Did you know that April 16th is “World Voice Day”? Well, did you?
“World Voice Day” was first introduced in 2002 following a joint effort by The American Academy of Otolaryngology–Head and Neck Surgery and other voice health professionals.
According to the the official “World Voice Day” website, this annual event “encourages men and women, young and old, to assess their vocal health and take action to improve or maintain good voice habits, [and the] theme for World Voice Day 2009, ‘Invest in Your Voice,’ reminds people of the value and significance of vocal health in everyday life.”
It goes without saying that “World Voice Day” is of particular importance to voice-over professionals and aspiring voice actors, and this press release from ENTNET.org offers solid advice for maintaining proper vocal health:
“In this era of e-mail, texting and even twittering, there is no substitute for the genuine qualities of the human voice,” says Norman D. Hogikyan, M.D., AAO-HNS member and Professor and Chief of the Division of Laryngology, Rhinology and General Otolaryngology at the University of Michigan. “A healthy voice is not only vital to effective verbal communication, but is also our natural instrument for artistic expression. This year on World Voice Day, America’s otolaryngologists encourage people to “invest in your voice” by taking simple steps to increase your vocal capital and avoiding habits that can be harmful.”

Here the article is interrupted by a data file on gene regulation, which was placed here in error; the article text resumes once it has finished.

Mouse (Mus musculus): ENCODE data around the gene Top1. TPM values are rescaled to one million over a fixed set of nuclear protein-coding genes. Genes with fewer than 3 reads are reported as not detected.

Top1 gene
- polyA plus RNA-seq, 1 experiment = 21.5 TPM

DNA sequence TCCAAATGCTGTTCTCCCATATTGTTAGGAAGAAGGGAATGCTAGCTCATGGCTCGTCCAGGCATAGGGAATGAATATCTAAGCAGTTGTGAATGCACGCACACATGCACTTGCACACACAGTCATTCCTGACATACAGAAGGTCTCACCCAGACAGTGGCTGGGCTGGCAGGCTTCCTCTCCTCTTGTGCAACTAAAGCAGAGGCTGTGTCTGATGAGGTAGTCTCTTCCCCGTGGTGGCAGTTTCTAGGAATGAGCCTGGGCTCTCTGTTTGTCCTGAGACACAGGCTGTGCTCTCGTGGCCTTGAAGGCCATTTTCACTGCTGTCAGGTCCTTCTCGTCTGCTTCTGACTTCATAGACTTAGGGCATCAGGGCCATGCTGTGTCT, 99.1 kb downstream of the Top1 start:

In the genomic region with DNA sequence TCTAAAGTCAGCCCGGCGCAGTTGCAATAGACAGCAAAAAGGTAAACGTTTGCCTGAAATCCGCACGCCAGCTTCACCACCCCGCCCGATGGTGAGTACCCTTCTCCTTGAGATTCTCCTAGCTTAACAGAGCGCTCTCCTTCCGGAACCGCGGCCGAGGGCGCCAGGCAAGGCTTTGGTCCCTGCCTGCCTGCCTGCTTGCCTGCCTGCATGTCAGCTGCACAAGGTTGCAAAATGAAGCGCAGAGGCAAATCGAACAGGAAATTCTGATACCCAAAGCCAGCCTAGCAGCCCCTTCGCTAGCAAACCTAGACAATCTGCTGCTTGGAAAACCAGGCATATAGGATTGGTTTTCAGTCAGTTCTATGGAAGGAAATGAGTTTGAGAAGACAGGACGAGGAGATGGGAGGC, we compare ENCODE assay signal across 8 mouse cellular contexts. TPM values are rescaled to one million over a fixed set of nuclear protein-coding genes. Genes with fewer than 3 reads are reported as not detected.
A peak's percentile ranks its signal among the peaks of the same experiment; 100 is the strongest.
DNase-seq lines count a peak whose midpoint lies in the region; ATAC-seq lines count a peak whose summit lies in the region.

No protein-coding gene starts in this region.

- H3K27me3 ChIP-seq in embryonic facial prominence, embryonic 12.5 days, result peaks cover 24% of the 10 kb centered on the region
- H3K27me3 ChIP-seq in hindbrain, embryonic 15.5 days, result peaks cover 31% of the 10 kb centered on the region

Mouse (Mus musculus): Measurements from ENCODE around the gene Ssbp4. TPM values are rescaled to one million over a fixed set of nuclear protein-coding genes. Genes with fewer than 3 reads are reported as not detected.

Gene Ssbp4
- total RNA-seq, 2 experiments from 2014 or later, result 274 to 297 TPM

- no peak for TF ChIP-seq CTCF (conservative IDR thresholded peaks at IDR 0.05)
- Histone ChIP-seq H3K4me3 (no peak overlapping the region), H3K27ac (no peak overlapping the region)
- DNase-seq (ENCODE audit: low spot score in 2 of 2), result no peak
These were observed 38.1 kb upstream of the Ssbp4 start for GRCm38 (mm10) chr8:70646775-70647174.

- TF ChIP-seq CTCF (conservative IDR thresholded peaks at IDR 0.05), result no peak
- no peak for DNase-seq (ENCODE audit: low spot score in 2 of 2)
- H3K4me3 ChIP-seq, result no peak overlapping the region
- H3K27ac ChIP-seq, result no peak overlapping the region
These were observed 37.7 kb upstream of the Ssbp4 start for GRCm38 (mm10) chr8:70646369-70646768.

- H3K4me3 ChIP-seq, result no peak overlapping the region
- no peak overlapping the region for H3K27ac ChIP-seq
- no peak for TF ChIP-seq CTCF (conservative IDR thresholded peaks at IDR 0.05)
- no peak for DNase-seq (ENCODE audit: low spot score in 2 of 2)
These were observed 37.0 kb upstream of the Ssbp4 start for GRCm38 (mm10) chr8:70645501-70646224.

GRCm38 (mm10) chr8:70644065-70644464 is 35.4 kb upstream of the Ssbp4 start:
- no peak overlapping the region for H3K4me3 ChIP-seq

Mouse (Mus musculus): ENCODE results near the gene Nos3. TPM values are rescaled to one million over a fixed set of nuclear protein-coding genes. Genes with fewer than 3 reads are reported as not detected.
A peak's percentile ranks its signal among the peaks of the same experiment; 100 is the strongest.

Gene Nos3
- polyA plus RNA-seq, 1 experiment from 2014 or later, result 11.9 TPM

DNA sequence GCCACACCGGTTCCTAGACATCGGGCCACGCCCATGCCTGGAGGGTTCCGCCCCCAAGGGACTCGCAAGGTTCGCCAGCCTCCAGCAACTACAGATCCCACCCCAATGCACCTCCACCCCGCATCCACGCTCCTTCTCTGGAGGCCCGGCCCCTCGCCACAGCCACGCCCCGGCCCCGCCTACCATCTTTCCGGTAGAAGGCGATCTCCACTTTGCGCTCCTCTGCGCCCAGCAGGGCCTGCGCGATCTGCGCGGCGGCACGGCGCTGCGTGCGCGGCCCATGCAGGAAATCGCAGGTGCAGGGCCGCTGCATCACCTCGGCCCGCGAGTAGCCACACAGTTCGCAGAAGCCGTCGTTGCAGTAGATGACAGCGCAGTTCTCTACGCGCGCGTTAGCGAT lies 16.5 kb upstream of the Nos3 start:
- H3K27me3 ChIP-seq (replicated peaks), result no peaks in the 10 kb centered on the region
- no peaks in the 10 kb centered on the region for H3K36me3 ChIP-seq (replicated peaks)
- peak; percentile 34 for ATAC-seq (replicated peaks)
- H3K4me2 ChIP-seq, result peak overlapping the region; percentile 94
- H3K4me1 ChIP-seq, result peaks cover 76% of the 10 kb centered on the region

World Voice Day gives vocal health experts the opportunity to highlight the magnitude of vocal health to the general public and to professionals who have built careers around their voices.
As AAO-HNS celebrates the seventh year of World Voice Day observance, ENT doctors offer some tips to keep in tip-top vocal shape:
* Drink plenty of water. Moisture is good for your voice. Hydration helps to keep thin secretions flowing to lubricate your vocal cords.
* Do not smoke and avoid places with excessive secondhand smoke.
* Try not to scream or yell. These are abusive practices for your voice, and put great strain on the lining of the vocal cords.
* Warm up your voice before heavy use. Warm-ups can be simple, such as gently gliding from low to high tones on different vowel sounds, doing lip trills (like the motorboat sound that kids make), or tongue trills.
* Use good breath support. Breath flow is the power for voice. Take time to fill your lungs before starting to talk, and don’t wait until you are almost out of air before taking another breath to power your voice.
* Use a microphone. When giving a speech or presentation, consider using a microphone to lessen the strain on your voice.
* Listen to your voice when it is complaining to you. Know that you need to modify and decrease your voice use if you become hoarse to allow your vocal cords to recover. Pushing your voice when it’s already gruff can lead to significant problems. If your voice is hoarse frequently, or for an extended period of time, you should be evaluated.
Learn more about “World Voice Day” and discover the wealth of resources and information available by visiting ENTNET.org.